(Pocket-lint) - Even though the old (new) Mini was a blast, it always failed the acid test, which for almost any car is the answer to the following question: "Would I buy one?"

Gloriously, the new (new) Mini - which looks almost exactly like the old (new) Mini but is not to be confused with the old (old) Mini - absolutely nails it by virtue of replacing all the things that worried us slightly with something better, and not messing around too much with the things we already loved.

We tested the rather warm Cooper S variant, which was always buckets of fun but due to a variety of minor niggles never gave you the confidence you felt you needed to really chuck it about like you know it wanted. The new version is a whole new proposition, though.

Looks wise, you'd be forgiven for thinking that the factory had forgotten to switch over to the right machinery. In fact, there's so little aesthetic difference to the first generation of BMW-made Minis that unless you put the two next to each other you'd be lucky to be able to put your finger on anything obvious.

The truth is that every single panel is different (didn't Porsche say the same thing about the 997?) and when you do see them next to each other, you begin to appreciate how much better looking the new one actually is.

Narrower windows, curvier corners and chunkier wheels give the latest Mini a much more balanced look, mixing aggression with likeability. It's not so cute as the one it replaces, but that's a good thing.

Inside, things are also much improved. Some of the less desirable elements of the quirky design have gone, which means cheap-feeling plastics have been replaced and everything just feels that bit more special.

You get some nifty touches such as variable colour mood lights above the seatbelt point and on the centre ceiling console, which may sound silly but make you feel rather special.

The signature half-hoops separating switches remain, as does the basic layout - you still get a whopping speeds dead centre and the rev counter above the wheel. Unfortunately, the layout of all the other switches for stereo control and air-con is way too confusing and it'll take a while to get used to the set-up. The petrol gauge could also do with being more prominent.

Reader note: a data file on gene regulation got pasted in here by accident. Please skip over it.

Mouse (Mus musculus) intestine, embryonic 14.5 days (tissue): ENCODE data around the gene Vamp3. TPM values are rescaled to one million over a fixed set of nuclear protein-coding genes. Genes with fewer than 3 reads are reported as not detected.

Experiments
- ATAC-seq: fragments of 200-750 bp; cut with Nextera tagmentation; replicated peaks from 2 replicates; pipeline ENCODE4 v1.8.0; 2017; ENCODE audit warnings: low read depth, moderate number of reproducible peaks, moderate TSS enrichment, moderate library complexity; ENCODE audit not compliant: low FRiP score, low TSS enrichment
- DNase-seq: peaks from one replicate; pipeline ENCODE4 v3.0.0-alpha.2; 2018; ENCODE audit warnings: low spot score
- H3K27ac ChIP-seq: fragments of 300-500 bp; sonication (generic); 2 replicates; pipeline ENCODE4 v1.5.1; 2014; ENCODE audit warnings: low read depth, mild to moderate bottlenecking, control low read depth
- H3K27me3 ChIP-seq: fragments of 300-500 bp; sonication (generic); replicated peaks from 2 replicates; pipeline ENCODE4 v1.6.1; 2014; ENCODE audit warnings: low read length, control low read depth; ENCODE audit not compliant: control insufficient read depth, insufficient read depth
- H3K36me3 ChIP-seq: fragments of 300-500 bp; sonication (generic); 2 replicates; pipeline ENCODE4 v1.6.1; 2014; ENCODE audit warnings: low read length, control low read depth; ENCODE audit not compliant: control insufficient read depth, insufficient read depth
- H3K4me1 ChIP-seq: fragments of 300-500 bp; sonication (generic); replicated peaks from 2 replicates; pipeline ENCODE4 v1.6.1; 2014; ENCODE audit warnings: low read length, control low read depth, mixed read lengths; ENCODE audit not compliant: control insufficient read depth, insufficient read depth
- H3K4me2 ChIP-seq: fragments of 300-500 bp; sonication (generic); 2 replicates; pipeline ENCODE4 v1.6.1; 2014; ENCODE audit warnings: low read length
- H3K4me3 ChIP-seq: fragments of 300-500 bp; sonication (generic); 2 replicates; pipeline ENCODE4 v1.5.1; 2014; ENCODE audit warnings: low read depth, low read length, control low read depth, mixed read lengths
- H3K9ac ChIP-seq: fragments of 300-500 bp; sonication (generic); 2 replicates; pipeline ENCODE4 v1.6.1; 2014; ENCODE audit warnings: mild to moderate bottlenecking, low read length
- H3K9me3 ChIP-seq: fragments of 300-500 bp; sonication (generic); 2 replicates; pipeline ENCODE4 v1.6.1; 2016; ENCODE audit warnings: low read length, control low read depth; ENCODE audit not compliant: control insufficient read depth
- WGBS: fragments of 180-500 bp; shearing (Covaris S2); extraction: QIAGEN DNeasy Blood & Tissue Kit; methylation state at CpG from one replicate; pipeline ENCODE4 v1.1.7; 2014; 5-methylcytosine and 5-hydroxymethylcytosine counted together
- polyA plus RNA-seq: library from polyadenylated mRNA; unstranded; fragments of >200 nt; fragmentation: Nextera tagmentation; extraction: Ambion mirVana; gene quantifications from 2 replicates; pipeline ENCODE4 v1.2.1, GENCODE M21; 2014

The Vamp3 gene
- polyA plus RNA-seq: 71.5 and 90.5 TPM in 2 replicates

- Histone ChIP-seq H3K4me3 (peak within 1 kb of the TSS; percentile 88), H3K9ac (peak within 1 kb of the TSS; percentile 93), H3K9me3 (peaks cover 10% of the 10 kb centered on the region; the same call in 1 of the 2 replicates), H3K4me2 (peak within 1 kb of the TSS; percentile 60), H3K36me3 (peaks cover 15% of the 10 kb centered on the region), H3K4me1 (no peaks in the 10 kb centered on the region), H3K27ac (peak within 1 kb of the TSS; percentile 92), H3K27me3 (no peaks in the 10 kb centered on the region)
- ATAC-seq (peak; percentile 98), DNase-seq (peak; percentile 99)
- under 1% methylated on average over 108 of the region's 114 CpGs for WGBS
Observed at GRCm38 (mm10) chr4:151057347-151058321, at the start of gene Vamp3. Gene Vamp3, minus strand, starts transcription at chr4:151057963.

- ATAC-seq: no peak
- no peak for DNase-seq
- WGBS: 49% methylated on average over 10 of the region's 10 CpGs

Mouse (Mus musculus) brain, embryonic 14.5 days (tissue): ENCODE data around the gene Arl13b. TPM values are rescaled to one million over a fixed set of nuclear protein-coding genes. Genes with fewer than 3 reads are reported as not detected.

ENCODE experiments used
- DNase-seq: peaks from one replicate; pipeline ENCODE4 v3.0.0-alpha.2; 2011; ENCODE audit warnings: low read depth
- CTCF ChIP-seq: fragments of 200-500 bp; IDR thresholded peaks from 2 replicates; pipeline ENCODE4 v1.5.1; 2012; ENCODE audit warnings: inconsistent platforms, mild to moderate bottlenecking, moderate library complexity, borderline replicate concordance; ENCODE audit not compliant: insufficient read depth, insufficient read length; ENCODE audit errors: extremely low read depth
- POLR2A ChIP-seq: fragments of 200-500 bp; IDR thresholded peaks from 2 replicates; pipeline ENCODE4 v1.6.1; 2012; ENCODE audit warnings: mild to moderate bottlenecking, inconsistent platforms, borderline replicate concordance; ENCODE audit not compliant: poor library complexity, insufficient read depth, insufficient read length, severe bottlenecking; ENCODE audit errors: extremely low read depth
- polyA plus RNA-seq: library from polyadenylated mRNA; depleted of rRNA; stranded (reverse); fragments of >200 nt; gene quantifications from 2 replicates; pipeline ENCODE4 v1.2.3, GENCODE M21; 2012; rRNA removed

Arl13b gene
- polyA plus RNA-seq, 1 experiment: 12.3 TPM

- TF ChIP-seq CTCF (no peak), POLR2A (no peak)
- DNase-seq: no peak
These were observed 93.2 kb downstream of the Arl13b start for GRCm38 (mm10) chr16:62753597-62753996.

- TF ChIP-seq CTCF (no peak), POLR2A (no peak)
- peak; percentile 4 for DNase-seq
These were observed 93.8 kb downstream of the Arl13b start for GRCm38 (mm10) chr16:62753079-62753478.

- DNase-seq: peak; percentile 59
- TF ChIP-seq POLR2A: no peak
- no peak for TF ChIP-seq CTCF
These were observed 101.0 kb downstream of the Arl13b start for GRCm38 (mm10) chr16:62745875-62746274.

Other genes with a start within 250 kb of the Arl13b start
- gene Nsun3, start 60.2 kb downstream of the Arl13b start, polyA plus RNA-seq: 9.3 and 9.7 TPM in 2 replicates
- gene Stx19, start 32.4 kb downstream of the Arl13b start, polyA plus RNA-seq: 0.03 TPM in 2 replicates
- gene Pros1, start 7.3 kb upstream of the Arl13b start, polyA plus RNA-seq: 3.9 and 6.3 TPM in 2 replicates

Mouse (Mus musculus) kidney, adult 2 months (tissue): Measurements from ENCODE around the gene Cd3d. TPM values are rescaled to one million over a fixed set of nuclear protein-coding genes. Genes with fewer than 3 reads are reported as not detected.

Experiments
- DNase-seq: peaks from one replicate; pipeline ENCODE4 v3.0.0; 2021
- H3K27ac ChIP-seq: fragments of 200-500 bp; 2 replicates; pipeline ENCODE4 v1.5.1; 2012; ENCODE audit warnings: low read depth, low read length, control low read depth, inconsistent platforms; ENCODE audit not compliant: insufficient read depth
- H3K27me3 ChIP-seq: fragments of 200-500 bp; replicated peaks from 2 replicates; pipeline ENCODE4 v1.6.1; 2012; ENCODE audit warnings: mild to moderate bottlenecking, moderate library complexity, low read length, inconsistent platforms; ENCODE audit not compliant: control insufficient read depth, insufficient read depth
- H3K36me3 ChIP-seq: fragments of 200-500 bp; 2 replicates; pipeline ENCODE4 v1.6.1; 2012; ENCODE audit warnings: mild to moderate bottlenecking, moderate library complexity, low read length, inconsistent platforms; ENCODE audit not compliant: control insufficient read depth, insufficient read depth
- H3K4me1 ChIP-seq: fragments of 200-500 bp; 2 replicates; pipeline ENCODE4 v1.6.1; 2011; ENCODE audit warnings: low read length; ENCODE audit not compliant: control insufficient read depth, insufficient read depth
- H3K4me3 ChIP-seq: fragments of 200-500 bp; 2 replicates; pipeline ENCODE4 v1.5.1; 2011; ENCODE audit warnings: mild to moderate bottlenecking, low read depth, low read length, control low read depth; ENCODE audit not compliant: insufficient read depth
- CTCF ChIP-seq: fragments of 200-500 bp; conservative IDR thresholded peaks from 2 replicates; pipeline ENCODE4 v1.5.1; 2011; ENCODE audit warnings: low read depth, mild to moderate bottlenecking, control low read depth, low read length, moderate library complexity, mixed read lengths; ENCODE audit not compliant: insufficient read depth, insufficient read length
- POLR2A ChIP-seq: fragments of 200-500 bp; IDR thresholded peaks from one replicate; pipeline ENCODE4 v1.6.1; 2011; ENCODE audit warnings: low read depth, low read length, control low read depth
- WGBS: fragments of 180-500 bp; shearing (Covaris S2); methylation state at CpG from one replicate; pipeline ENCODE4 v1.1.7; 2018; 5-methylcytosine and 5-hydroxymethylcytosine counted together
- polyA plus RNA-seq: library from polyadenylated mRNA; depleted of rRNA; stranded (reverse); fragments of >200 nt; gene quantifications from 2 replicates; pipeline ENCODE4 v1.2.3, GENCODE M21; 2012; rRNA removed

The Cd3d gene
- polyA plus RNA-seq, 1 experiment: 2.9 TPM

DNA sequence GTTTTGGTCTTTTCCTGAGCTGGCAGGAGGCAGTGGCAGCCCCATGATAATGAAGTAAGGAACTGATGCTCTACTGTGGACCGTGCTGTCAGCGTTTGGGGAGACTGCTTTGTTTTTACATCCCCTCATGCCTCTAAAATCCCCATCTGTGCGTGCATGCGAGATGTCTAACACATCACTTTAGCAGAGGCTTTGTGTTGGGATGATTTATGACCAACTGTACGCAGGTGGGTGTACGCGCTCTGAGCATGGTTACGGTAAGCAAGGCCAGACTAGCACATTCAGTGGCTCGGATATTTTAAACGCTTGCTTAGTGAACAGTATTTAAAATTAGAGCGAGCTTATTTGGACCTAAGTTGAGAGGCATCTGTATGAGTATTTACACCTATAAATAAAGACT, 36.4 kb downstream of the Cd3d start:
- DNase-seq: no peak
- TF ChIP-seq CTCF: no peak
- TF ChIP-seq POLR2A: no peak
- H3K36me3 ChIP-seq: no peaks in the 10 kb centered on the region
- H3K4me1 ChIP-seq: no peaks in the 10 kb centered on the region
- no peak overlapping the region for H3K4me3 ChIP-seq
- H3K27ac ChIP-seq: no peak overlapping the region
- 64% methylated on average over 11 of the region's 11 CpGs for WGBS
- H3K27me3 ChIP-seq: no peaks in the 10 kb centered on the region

Not that economy is a real problem. The Cooper S, even ragged hard, will return respectable fuel figures. But it's when you rag it that you realise what a different beast this new Mini is.

The all-new turbo-charged Hams Hall 1.6-litre engine really makes you feel like your behind the wheel of a totally new proposition, despite the minimal cosmetic changes. At first, you'll think it's crap; raspy, thrashy and rather less refined than the wonderfully super-charged first-generation Cooper S.

The turbo (with its overboost function that gives an extra shot of power when you press the loud pedal hard) makes a big difference but it sounds peculiar at high revs - as though someone under the bonnet is spinning aluminium plates while making a cappuccino.

Once you get used to it and tailor your driving style to the power band, you get one of the most rewarding experiences you can get behind a three-spoked steering wheel. And with even better handling than its forebear, chuckability is supreme, while the standard automatic stability programme helps you get the power down to the wheels nicely and helps the chassis cope with the 175bhp.


So what's the catch? Well, the Cooper S starts at £15,995, which for the size of the car does seem a little pricey. But to really get the most from the S, you'll want the Chili Pack (£1875) with its sports suspension, 17in alloys and steering wheel controls. The Leather Punch interior (£550) also looks fantastic, but with that and the Chili Pack, you've pushed the price to a budget-busting £18,420.

Maybe waiting to get hold of the new Honda Civic Type-R doesn't seem so silly now but, wow, the Mini is fun. If you can afford it and you don't need too much space, buy it because this truly is a modern classic.

TECH SPECS: Mini Cooper S
Engine: Turbo-charged 1.6litre in-line four-cylinder Hams Hall direct injection Max power: 175bhp @ 5500rpm Top speed: 140mph
0-62mph: 7.1secs
Economy: 40.9mpg
Emissions: 164g/km

Writing by Jonathan Goddard.